LONDON — Europe and Britain, in a very public way, staked out their newest, most definitive Brexit negotiations Wednesday over their future relationship, with the new president of the European Commission warning British Prime Minister Boris Johnson that it would probably be "impossible" for the two sides to complete a comprehensive divorce deal by his "very tight" deadline at the end of 2020.

The coming talks will shape the future for all sides after Britain exits the European Union at the end of January. The break follows four decades of the closest cooperation on trade, security and immigration, which allowed Europeans and Britons to live and work freely in any country in the 28-member bloc.

Speaking before her first face-to-face meeting with the prime minister at No. 10 Downing Street in London on Wednesday, European Commission President Ursula von der Leyen said that if Johnson’s new government wanted the most favorable terms for divorce, with deep access to the largest, richest single market on the planet, then Britain should seek to align itself with E.U. rules and regulations.

Johnson has given multiple contradictory answers regarding the question of alignment. During his campaign, which led to a landslide victory for his Conservative Party last month, he never was clear about what kind of Brexit he will seek, except to speak in the most general terms about the future being great.

Von der Leyen, a former German defense minister, lamented that the U.K.-E.U. marriage is over. She fondly remembered her year at the London School of Economics, where she gave her speech, and recalled, too, her pleasure in exploring a multicultural London, with frequent trips to Camden Town record stores and Soho pubs.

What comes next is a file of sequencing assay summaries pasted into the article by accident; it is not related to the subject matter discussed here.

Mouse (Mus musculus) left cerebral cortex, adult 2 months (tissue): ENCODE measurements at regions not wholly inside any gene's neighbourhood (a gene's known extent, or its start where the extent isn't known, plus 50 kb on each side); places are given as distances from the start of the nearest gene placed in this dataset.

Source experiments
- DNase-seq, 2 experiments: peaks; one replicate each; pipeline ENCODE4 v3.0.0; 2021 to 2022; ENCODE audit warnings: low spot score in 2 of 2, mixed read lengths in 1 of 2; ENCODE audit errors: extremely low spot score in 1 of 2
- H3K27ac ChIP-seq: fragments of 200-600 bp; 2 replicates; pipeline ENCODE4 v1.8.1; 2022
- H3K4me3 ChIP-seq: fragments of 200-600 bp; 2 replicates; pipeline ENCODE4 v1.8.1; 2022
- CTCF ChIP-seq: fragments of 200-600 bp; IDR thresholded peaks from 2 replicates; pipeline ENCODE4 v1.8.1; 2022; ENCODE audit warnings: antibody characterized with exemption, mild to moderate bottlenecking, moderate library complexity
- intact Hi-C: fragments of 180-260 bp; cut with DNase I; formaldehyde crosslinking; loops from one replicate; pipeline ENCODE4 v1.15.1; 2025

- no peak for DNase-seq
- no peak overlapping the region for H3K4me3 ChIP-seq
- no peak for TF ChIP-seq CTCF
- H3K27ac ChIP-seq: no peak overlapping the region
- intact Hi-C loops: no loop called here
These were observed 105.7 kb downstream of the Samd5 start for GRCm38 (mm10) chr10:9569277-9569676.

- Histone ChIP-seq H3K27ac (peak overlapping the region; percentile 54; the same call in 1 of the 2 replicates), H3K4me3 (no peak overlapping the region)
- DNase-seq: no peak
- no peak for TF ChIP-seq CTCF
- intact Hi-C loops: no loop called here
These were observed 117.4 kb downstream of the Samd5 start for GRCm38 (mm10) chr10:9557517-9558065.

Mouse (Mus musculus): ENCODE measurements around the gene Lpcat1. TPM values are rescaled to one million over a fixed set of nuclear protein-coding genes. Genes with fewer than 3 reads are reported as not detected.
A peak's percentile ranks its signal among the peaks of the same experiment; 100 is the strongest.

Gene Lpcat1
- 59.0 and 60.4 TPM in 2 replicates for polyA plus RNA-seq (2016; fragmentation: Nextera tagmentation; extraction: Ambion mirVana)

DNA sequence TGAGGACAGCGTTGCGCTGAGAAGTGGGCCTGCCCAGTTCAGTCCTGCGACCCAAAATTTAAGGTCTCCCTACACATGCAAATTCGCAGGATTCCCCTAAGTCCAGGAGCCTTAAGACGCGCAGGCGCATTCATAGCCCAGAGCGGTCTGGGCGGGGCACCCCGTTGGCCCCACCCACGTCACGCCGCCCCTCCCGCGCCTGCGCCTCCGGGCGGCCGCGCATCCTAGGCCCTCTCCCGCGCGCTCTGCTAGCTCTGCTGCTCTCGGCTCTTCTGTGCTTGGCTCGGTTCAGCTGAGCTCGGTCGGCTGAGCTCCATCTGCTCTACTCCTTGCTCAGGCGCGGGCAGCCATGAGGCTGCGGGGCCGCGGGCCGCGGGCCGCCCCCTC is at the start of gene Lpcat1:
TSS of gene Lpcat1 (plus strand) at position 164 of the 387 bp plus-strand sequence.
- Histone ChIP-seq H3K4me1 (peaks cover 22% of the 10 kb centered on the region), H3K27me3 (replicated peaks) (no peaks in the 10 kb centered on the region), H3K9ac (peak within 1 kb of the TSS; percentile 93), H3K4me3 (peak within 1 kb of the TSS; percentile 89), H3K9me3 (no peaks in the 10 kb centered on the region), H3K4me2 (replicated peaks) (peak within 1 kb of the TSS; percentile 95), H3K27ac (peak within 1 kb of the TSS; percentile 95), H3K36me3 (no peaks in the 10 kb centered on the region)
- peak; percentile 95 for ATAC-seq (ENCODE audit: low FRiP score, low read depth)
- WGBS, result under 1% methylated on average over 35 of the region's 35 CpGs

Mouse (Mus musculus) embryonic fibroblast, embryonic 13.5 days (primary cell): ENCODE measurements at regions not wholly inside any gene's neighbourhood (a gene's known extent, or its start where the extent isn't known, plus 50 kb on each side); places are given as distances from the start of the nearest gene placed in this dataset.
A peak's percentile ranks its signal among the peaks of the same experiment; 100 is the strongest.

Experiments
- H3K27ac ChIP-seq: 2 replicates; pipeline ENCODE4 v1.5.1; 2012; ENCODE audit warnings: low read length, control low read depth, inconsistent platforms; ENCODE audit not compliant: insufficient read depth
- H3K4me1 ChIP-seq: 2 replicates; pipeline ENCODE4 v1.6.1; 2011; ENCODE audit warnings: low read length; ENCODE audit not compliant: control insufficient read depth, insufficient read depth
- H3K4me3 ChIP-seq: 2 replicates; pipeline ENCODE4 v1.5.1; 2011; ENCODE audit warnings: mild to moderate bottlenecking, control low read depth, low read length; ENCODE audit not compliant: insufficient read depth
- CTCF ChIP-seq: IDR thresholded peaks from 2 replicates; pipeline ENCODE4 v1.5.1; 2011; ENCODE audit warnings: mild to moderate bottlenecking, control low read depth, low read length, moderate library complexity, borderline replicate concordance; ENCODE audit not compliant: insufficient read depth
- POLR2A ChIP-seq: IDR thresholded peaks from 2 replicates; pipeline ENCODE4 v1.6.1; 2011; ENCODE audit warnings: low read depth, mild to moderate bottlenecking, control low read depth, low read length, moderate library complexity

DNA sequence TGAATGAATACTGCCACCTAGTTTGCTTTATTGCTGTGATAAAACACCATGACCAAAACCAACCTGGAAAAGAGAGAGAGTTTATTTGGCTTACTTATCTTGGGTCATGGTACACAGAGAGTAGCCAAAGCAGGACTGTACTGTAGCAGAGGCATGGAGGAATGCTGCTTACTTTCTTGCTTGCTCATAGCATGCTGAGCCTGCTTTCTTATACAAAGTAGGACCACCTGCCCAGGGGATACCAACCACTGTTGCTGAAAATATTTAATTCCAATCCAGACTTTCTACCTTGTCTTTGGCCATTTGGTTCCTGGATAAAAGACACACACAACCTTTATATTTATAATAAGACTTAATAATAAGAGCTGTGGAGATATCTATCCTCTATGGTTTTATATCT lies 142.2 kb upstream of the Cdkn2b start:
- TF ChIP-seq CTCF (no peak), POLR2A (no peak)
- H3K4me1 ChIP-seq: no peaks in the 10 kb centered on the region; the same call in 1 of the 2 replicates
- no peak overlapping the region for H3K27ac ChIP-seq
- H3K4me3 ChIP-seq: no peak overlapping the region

But she cautioned Johnson and his libertarian allies that without the free movement of European citizens into Britain, one of the foundational pillars of the European Union, “you can’t have the free movement of goods, services and capital.”

Britain sells a lot of lamb, cheese and cars to Europe — but its No. 1 export is financial services, including banking, insurance and the movement of money.

Von der Leyen said she hopes the two sides will be able to reach a trade deal with “zero tariffs, zero dumping, zero quotas.”

But she warned that if Britain diverged from E.U. alignment and created an uneven “playing field” on things such as workers’ rights, the environment and government subsidies for industries, then Britain will not have full access to Europe’s single market of 500 million consumers. And she said that the less time they have to negotiate, the smaller the eventual deal.

“The more divergence there is, the more distant the partnership has to be,” she said. “Without an extension of the transition period beyond 2020, you cannot expect to agree on every single aspect of our new partnership.”

Johnson told von der Leyen that he is firm on spinning away from the European Union altogether at the end of the year. After it formally leaves the bloc at the end of this month, Britain plans to leave most E.U. regulations in place as negotiations start up — but only until December.

Johnson “reiterated that we wanted a broad free trade agreement covering goods and services, and cooperation in other areas,” his office said in a statement.

Johnson once denounced a border in the Irish Sea for future E.U.-U.K. customs checks, which his predecessor swore “no prime minister would ever agree to,” as it threatened the integrity of the United Kingdom. Then he caved and agreed to it.

But there were clear differences on display during the visit, posturing aside. When Johnson welcomed von der Leyen to Downing Street, he noted breezily that “Ursula and I were at school together” as children in Brussels, where both of their fathers worked for European institutions.

“But not at the same time,” von der Leyen immediately replied, adhering to the facts, in what may be a preview of the unsentimental negotiation approach from the E.U. side. (They missed each other by a few years, it seems, although Johnson wasn’t able to remember exactly which years he was there.) They did share a teacher.

At von der Leyen’s speech in London, she welcomed Michel Barnier, the E.U.’s chief Brexit negotiator, to the stage, where he warned that Britain faces in the coming months not only a renegotiation with Europe but the fact that it will need to redo 600 international agreements that the European Union had concluded on behalf of all its members.

Britain, Barnier said, has to rebuild “each and every trade deal around the world.” None can be implemented until Britain leaves the European Union, he said.

Birnbaum reported from Brussels. Quentin Ariès in Brussels contributed to this report.